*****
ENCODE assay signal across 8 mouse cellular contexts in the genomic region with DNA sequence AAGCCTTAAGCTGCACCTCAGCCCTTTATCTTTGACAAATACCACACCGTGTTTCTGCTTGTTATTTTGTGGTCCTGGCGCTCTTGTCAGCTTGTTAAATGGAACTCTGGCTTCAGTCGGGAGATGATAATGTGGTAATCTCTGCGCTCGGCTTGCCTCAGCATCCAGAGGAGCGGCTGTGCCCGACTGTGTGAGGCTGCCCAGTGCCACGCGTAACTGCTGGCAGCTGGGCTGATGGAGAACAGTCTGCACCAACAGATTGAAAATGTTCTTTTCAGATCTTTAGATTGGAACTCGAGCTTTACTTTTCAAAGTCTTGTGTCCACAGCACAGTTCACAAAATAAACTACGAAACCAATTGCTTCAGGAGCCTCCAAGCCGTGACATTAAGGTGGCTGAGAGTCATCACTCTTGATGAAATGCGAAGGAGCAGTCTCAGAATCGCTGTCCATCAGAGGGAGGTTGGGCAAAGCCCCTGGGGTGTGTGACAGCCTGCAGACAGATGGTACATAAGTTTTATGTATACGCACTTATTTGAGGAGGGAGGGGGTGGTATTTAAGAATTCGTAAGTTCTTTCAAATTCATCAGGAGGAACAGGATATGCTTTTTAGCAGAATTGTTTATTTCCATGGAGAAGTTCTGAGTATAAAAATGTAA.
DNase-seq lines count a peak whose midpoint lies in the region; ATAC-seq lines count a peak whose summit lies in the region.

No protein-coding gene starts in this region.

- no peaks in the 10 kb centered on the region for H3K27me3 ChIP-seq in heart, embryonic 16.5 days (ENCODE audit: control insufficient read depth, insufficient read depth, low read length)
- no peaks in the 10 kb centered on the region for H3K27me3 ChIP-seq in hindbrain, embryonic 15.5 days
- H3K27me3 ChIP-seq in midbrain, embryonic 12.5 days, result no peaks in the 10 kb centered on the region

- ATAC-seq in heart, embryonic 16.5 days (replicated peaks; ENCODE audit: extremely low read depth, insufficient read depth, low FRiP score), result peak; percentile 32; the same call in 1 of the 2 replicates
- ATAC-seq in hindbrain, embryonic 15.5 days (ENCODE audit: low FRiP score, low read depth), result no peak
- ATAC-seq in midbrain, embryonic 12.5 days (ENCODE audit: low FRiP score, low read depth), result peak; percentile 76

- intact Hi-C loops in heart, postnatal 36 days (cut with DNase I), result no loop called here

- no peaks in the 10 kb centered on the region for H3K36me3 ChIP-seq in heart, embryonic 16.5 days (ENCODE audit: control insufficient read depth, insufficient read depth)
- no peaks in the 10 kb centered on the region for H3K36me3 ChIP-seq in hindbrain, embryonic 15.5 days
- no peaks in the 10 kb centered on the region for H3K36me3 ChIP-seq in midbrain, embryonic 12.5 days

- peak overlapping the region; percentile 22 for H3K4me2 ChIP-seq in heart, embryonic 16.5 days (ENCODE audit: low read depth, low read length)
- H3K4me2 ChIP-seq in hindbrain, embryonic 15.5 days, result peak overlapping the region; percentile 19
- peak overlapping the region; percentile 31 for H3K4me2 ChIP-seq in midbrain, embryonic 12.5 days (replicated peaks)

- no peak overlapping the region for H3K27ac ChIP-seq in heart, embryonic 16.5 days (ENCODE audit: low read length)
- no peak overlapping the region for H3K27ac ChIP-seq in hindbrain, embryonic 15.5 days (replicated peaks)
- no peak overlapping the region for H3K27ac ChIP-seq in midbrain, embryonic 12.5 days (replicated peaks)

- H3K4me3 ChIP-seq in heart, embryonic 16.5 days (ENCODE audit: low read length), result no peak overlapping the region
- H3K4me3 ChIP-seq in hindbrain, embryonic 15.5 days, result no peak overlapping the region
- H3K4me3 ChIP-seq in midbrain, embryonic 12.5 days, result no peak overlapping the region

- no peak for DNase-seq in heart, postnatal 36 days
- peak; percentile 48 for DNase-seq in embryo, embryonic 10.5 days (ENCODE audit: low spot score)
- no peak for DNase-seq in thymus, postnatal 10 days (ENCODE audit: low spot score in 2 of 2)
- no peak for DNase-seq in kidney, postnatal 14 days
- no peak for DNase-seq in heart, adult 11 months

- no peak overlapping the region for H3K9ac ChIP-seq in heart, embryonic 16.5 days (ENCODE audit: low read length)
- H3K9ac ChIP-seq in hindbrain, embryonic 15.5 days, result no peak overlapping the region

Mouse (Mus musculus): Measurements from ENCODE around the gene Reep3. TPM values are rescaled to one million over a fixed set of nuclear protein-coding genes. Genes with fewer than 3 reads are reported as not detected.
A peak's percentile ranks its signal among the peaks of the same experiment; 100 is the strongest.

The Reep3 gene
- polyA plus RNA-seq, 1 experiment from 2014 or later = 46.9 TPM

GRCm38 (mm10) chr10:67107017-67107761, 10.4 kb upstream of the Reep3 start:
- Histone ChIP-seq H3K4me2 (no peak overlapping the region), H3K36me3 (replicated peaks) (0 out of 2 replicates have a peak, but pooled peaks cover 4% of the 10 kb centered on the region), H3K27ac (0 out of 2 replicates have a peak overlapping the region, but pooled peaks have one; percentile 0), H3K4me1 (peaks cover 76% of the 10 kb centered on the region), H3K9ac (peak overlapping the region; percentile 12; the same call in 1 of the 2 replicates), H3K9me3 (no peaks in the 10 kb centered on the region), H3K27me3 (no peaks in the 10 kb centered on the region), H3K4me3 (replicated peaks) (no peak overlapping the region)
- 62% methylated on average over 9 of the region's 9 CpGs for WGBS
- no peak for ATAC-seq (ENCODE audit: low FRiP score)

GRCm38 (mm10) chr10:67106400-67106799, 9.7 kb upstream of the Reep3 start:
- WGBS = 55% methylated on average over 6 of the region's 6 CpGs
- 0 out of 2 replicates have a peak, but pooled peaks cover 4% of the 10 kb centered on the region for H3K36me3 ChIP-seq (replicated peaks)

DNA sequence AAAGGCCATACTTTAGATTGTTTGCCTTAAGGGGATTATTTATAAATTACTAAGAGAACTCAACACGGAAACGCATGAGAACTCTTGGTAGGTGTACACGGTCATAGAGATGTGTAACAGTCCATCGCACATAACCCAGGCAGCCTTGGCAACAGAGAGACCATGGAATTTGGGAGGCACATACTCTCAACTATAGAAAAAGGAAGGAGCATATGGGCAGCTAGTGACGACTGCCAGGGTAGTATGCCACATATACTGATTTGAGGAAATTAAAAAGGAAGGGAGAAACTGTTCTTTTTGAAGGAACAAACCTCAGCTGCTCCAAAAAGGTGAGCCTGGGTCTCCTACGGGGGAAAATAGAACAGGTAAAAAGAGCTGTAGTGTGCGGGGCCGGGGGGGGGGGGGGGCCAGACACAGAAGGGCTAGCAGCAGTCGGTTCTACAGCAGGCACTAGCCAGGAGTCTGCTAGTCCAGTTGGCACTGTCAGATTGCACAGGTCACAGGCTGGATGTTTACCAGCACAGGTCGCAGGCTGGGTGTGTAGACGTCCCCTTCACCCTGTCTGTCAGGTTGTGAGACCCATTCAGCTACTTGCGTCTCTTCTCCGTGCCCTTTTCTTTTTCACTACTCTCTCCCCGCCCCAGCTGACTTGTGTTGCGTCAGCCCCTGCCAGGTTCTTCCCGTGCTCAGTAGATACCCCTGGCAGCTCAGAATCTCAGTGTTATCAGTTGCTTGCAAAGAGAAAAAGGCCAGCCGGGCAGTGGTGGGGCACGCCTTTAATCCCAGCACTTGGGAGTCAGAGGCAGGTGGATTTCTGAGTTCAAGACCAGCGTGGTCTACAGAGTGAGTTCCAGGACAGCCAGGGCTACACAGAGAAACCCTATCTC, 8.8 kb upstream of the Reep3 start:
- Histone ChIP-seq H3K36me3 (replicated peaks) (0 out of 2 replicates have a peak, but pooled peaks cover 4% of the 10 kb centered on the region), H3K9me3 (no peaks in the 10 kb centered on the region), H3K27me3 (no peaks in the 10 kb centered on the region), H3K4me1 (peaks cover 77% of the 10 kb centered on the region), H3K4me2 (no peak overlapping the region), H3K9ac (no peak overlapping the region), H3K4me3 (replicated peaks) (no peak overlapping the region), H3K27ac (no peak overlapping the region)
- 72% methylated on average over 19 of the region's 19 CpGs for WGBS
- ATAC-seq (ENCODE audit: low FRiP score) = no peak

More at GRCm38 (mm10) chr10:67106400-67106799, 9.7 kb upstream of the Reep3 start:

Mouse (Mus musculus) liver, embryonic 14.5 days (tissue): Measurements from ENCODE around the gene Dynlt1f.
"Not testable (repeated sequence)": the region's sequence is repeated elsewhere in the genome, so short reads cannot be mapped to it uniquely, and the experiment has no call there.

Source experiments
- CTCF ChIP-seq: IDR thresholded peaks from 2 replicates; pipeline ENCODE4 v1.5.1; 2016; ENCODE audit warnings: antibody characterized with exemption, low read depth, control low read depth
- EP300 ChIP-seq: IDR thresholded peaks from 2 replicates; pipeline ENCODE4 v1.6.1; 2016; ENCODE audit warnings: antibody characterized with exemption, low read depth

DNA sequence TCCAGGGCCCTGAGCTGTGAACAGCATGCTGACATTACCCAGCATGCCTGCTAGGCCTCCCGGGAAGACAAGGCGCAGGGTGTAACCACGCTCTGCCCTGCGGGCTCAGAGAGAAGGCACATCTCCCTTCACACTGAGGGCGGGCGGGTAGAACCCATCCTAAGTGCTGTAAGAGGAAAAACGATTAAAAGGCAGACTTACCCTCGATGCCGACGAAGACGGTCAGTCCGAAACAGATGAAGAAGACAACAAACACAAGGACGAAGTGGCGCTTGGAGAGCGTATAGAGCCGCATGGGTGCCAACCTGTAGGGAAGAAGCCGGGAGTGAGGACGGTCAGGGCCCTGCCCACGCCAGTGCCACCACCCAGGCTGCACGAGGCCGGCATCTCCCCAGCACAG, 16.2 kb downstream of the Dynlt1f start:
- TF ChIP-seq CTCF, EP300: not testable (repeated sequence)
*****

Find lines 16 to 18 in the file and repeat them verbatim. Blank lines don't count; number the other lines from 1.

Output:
- peak overlapping the region; percentile 31 for H3K4me2 ChIP-seq in midbrain, embryonic 12.5 days (replicated peaks)

- no peak overlapping the region for H3K27ac ChIP-seq in heart, embryonic 16.5 days (ENCODE audit: low read length)
- no peak overlapping the region for H3K27ac ChIP-seq in hindbrain, embryonic 15.5 days (replicated peaks)